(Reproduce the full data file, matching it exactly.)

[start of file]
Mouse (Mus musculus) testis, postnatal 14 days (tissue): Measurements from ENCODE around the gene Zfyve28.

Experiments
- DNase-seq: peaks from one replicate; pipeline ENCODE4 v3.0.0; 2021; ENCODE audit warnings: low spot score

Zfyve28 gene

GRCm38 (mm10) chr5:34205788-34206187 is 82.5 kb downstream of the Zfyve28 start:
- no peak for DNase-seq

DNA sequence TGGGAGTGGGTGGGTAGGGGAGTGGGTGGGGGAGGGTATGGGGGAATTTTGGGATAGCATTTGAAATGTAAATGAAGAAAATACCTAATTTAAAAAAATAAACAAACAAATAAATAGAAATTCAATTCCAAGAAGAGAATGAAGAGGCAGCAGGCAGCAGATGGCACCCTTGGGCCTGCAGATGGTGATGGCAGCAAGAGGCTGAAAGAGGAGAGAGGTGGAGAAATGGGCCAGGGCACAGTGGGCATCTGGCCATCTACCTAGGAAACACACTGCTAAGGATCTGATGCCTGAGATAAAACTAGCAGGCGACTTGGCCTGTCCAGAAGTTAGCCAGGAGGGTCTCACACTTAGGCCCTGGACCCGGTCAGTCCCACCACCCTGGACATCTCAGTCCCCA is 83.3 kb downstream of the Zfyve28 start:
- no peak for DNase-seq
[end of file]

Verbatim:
Mouse (Mus musculus) testis, postnatal 14 days (tissue): Measurements from ENCODE around the gene Zfyve28.

Experiments
- DNase-seq: peaks from one replicate; pipeline ENCODE4 v3.0.0; 2021; ENCODE audit warnings: low spot score

Zfyve28 gene

GRCm38 (mm10) chr5:34205788-34206187 is 82.5 kb downstream of the Zfyve28 start:
- no peak for DNase-seq

DNA sequence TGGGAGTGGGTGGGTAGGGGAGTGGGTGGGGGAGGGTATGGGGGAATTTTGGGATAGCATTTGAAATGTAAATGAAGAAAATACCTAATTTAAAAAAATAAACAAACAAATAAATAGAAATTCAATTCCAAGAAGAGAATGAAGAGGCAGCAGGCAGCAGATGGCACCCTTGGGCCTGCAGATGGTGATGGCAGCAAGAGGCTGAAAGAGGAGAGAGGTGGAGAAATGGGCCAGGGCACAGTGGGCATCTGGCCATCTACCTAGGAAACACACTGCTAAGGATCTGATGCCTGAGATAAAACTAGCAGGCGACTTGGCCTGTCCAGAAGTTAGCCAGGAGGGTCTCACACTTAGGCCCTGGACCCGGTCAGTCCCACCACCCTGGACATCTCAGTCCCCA is 83.3 kb downstream of the Zfyve28 start:
- no peak for DNase-seq